The doomsday thinkers over at DARPA are looking for researchers to "investigate the national security threat posed by public data available either for purchase or through open sources." The question is, could a determined data miner use only publicly available information -- culled from Web pages and social media or from a consumer data broker -- to cause "nation-state type effects." Forget identify theft. DARPA appears to be talking about outing undercover intelligence officers; revealing military war plans; giving hackers a playbook for taking down a bank; or creating maps of sensitive government facilities. And: "The irony is delicious. At the time government officials are assuring Americans they have nothing to fear from the National Security Agency poring through their personal records, the military is worried that Russia or al Qaeda is going to wreak nationwide havoc after combing through people's personal records." The rest, here. Who says mil-to-mil between the U.S. and Russia ain't swell: Intel from the Hagel-Kerry talks with Russia. During the talks late last week, Russian Defense Minister Sergei Shoygu not only invited American troops to observe Zapad 13, Moscow's annual military exercise with the Belarussians, but he also invited the U.S. to participate in a "tank competition" next year - on Russian soil, no less - in which American and European armor would be matched against Russian tanks. Backatcha: Shoygu announced that Russia had the best tanks in the world, and Kerry reminded him that Dempsey is himself a tanker, so the U.S. takes its tanks pretty damn seriously, too.
US Institute of Peace chosen by the Pentagon to facilitate the National Defense Panel, part of the 2014 Quadrennial Defense Review. A review panel called the National Defense Panel has been appointed by the Pentagon to review the QDR, now getting underway now that Defense Secretary Chuck Hagel's strategic review is complete. As it did for the 2010 QDR, USIP will facilitate the review led by USIP's Paul Hughes, a retired Army colonel. As part of the Congressionally-mandated QDR process, the National Defense Panel is charged to review the QDR's finished product - due next year - and assess its assumptions, strategy, findings and risks. The panel will also conduct an independent assessment of a variety of possible force structures within the services, review resource requirements and provide recommendations to Congress and Hagel, according to a USIP statement.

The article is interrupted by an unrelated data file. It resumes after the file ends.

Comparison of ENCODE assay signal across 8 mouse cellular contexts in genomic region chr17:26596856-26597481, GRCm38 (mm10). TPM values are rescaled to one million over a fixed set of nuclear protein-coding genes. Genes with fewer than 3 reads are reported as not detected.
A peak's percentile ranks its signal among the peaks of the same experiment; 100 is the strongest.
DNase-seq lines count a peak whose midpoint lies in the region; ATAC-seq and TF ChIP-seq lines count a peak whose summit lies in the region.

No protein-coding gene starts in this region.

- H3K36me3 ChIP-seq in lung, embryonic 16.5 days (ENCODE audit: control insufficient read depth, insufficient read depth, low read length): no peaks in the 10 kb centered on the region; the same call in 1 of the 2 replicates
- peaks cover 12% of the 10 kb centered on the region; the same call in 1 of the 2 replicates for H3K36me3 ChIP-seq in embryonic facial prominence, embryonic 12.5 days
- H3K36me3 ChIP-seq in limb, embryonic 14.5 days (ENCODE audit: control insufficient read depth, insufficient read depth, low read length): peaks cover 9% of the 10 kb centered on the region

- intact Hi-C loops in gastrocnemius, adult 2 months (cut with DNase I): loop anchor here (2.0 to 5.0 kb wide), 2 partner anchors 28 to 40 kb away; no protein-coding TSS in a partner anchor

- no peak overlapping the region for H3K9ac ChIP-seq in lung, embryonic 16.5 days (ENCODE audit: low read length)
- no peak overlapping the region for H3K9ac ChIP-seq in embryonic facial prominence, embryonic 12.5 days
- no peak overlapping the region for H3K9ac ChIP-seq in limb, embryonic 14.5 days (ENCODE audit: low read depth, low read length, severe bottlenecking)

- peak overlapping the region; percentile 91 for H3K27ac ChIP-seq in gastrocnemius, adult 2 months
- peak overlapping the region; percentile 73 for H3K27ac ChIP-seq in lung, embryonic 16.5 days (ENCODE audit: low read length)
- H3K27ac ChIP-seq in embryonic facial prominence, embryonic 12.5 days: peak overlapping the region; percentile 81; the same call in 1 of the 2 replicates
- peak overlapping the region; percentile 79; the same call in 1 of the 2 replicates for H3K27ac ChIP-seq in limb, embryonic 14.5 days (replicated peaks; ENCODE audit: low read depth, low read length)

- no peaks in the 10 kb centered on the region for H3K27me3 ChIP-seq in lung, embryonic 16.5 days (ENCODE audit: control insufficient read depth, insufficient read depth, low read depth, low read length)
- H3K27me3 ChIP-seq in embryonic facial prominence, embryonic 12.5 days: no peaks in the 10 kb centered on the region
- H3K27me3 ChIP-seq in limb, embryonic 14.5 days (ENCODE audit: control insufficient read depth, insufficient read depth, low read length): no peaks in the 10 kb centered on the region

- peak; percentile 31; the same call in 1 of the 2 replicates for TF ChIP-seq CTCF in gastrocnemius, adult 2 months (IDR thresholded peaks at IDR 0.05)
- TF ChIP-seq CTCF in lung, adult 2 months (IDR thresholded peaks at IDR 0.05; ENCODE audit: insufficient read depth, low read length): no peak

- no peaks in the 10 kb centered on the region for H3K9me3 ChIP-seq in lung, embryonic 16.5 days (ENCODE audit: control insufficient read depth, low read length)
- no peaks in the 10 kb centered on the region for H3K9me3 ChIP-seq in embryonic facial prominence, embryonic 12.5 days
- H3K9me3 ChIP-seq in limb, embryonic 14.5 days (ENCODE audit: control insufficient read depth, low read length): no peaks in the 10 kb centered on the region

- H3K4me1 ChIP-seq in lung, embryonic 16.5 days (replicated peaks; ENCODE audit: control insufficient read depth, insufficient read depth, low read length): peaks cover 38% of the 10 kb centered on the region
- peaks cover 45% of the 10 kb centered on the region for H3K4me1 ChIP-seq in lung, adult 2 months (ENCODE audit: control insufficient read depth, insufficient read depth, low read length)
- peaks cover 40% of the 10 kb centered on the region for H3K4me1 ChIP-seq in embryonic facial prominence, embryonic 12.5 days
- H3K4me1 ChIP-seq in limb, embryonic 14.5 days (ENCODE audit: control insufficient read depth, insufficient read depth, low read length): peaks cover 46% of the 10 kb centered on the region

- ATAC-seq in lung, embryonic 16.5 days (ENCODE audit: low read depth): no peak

On the panel: Co-chairs Bill Perry and John Abizaid; Eric Edelman, Jim Talent, Jim Marshall, Frank Kearney, Jim Cartwright, Michele Flournoy, Greg Martin, Michael Maples. For full release, click here.
Dakota Meyer, fighting to get his terp out of Afghanistan. Fox News' Justin Fishel and Jennifer Griffin: "Never leave a fallen comrade behind. That's the creed Sgt. Dakota Meyer -- later given the Medal of Honor for his actions -- was living by when he recovered four dead Americans in the Ganjgal Valley of Afghanistan during a deadly Taliban ambush. And it's the creed he cites today as he speaks out to try to save the life of a friend and comrade trapped in Afghanistan. An Afghan translator, who goes only by ‘Hafez' to protect his identity, fought alongside Meyer that day in September 2009 and has been waiting three years for a special visa that would allow him to live in the United States. Meyer fears that his application is being caught up in bureaucratic red tape and that if Hafez doesn't leave Afghanistan soon, he will be left behind." Read the rest, here.
Dan Prieto to OSD. Dan Prieto, a former senior staffer on the House Homeland Security Committee and until recently an executive at IBM, is heading to the Office of the Secretary of Defense at the Penty. We're told he will be the Director for Cybersecurity and Technology in the office of the DoD Chief Information Officer. Among the things he's likely to focus on are working to help implement the requirements of President Obama's executive order on cybersecurity, deepening cyber engagement with Silicon Valley, and work to further strengthen relationships with Defense Industrial Base partners.
Stripes' Meg McCloskey, moving on: she's one of three new investigative reporters at ProPublica. McCloskey was hired to cover the military and DOD for ProPublica, the non-profit, investigative journalist organization that pursues subjects of exploration that are considered in the public interest. McCloskey, a former reporter for the Las Vega Sun before doing investigative journalism for Stars and Stripes, is headed to NY. Read more here.